As the search for survivors of the sunken South Korean ferry winds down, officials must turn their attention to the monumental task of salvaging the ship. It’s a delicate operation that experts tell NBC News could take several months — if not longer — to complete.
“This is going to be a big project,” said Kerry Walsh, marine casualty project manager for Seattle’s Global Diving & Salvage, which worked in the recovery of the Princess of the Stars passenger ferry when it capsized off the Philippines in 2008.
“Part of what’s going on right now on the backburner is [officials] are scrambling to come up with the plan,” Walsh said. “The challenge will be figuring out the engineering involved and coordinating that plan … which will involve a lot of people who need to work together.”
The Sewol ferry, at 480 feet long and 6,835 tons, toppled upside down after it capsized one week ago following a sharp turn at a high rate of speed, according to investigators.
The ferry carried mostly high school students on a trip to the southern tourist island of Jeju. There are 152 people still missing — 174 people were rescued as it began to sink, but no survivors have been found since. Families of the victims have reportedly given permission for the vessel to be hoisted from the seabed if no one is found alive by Thursday.
The job for professional salvagers will be a logistical puzzle.
“These things are never easy, and [officials] need to assess what combination of techniques would work best,” said Bob Umbdenstock, of salvage company Resolve Marine Group, which worked on the Deepwater Horizon oil spill in the Gulf of Mexico in 2010.
Initially, pumps would need to be attached to the Sewol and used to siphon out fuel, which would lessen the environmental impact when the ship is righted, Walsh said.
Any extensive damage to the hull would also need to be repaired to stop more water from getting in. When that’s completed, several industrial-sized cranes would be connected to the ship in just the right spots for turning it over.
“The most challenging would be the rigging of [the cranes to the ship], and raising it so the ship rolls right-side-up,” Walsh said.
The ship can be flipped to a point where the main deck is out of the water, he added, and then the water still inside the ship can be pumped out. But because the ship must be maneuvered while it’s completely submerged, anchors would be needed to keep it from shifting with the current, Walsh said.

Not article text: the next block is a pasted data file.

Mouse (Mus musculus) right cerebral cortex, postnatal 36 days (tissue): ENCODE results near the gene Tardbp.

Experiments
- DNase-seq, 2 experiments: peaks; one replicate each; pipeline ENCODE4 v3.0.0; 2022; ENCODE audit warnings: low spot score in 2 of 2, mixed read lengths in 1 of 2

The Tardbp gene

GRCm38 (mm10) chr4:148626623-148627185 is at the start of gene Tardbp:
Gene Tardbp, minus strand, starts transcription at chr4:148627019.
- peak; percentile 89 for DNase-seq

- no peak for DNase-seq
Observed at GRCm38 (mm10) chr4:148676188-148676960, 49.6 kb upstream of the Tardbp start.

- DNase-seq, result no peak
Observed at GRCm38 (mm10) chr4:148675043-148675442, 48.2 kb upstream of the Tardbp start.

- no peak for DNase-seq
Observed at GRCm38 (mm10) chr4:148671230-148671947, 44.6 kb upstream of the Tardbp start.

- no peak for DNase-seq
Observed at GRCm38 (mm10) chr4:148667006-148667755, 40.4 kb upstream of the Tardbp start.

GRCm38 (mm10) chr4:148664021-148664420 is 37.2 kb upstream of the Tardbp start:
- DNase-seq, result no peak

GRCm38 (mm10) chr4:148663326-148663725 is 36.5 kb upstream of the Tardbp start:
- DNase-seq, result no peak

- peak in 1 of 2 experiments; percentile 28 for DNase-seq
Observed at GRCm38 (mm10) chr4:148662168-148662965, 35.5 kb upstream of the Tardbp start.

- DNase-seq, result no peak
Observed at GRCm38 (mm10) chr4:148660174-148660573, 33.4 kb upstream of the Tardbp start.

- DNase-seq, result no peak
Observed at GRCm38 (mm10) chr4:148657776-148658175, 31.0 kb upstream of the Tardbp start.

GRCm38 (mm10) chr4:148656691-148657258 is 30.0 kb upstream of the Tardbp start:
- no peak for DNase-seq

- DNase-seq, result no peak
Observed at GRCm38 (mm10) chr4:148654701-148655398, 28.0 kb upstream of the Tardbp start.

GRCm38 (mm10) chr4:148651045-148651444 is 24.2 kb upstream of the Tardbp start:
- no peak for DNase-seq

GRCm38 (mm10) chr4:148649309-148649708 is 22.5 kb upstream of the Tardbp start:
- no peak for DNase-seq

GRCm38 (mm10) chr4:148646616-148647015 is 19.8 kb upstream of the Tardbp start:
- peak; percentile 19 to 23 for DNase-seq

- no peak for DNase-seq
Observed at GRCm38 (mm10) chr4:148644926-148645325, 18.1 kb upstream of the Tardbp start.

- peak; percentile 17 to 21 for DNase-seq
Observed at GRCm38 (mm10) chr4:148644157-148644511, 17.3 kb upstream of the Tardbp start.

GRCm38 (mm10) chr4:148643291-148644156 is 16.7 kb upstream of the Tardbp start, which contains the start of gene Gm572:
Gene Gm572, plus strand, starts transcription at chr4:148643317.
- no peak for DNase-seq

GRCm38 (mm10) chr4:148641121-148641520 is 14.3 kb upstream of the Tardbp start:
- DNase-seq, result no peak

The weather and visibility will also be factors.
“Even on a calm day, you have the water flowing like a river,” Walsh added.
Once the Sewol is upright, the search for bodies trapped inside would resume and the vessel could be towed ashore.
While the recovery has its own unique problems, how it stacks up to other salvage operations remains to be seen.
It took almost two years for the luxury liner the Costa Concordia to be righted after it sunk off the Italian coast in 2012, killing 32 people. The ship was only partially submerged and rested underwater on one side. That actually made it a more complicated recovery because engineers had to build an underwater metal platform to help hoist the ship, experts said.
The Princess of the Stars, at 23,824 tons, also took two years before it was finally towed to shallow waters. The process was delayed, in part, because of the discovery of a dangerous pesticide on board that needed to be disposed of first. More than 800 people died when the ship sank during a typhoon in 2008. Many of the victims were never found.
“The challenge will be figuring out the engineering involved and coordinating that plan … which will involve a lot of people who need to work together.”
The far-smaller fishing vessel, the 830-ton Ehime Maru, sank in 2001 after the USS Greeneville submarine accidentally collided with it near Hawaii. Nine of the 35 passengers aboard the Japanese trawler died, and the U.S. Navy used a rig to raise the ship in a four-month process.
The operation was difficult because the ship had sunk 2,000 feet — far too deep for divers to help.
In the Sewol’s case, the ship is stuck in a channel only about 122 to 142 feet deep, officials said. There is room to maneuver, and the expertise of those involved will make a difference, Umbdenstock said.
“Luckily, the Korean marine industry is pretty well-developed,” he added.